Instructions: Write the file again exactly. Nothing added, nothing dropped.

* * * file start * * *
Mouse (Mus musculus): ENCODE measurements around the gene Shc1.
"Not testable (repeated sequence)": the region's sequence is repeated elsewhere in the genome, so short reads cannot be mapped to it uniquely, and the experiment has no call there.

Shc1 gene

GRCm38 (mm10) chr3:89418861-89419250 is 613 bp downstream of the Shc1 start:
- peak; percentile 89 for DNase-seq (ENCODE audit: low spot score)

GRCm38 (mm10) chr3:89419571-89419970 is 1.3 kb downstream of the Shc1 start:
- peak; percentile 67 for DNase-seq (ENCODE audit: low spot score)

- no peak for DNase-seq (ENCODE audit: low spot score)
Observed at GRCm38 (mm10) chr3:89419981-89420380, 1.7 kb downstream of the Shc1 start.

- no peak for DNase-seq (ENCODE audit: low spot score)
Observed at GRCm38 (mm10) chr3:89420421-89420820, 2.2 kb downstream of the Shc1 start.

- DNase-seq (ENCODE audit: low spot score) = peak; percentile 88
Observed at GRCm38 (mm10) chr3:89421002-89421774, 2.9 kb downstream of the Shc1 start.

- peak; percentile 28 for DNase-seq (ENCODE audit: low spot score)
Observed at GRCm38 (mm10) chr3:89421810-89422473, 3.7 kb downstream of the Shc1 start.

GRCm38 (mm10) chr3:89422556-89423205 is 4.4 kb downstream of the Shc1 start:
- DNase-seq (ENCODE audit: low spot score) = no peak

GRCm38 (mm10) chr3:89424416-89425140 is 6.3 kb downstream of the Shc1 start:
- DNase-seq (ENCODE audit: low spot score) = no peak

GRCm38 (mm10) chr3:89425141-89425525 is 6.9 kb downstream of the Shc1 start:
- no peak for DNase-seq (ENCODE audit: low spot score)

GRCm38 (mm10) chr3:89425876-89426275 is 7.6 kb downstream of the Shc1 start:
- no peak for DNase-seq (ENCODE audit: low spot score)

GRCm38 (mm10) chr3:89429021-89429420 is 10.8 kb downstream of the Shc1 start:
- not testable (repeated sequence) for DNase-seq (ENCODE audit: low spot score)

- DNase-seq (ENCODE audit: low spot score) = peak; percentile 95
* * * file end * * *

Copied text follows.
Mouse (Mus musculus): ENCODE measurements around the gene Shc1.
"Not testable (repeated sequence)": the region's sequence is repeated elsewhere in the genome, so short reads cannot be mapped to it uniquely, and the experiment has no call there.

Shc1 gene

GRCm38 (mm10) chr3:89418861-89419250 is 613 bp downstream of the Shc1 start:
- peak; percentile 89 for DNase-seq (ENCODE audit: low spot score)

GRCm38 (mm10) chr3:89419571-89419970 is 1.3 kb downstream of the Shc1 start:
- peak; percentile 67 for DNase-seq (ENCODE audit: low spot score)

- no peak for DNase-seq (ENCODE audit: low spot score)
Observed at GRCm38 (mm10) chr3:89419981-89420380, 1.7 kb downstream of the Shc1 start.

- no peak for DNase-seq (ENCODE audit: low spot score)
Observed at GRCm38 (mm10) chr3:89420421-89420820, 2.2 kb downstream of the Shc1 start.

- DNase-seq (ENCODE audit: low spot score) = peak; percentile 88
Observed at GRCm38 (mm10) chr3:89421002-89421774, 2.9 kb downstream of the Shc1 start.

- peak; percentile 28 for DNase-seq (ENCODE audit: low spot score)
Observed at GRCm38 (mm10) chr3:89421810-89422473, 3.7 kb downstream of the Shc1 start.

GRCm38 (mm10) chr3:89422556-89423205 is 4.4 kb downstream of the Shc1 start:
- DNase-seq (ENCODE audit: low spot score) = no peak

GRCm38 (mm10) chr3:89424416-89425140 is 6.3 kb downstream of the Shc1 start:
- DNase-seq (ENCODE audit: low spot score) = no peak

GRCm38 (mm10) chr3:89425141-89425525 is 6.9 kb downstream of the Shc1 start:
- no peak for DNase-seq (ENCODE audit: low spot score)

GRCm38 (mm10) chr3:89425876-89426275 is 7.6 kb downstream of the Shc1 start:
- no peak for DNase-seq (ENCODE audit: low spot score)

GRCm38 (mm10) chr3:89429021-89429420 is 10.8 kb downstream of the Shc1 start:
- not testable (repeated sequence) for DNase-seq (ENCODE audit: low spot score)

- DNase-seq (ENCODE audit: low spot score) = peak; percentile 95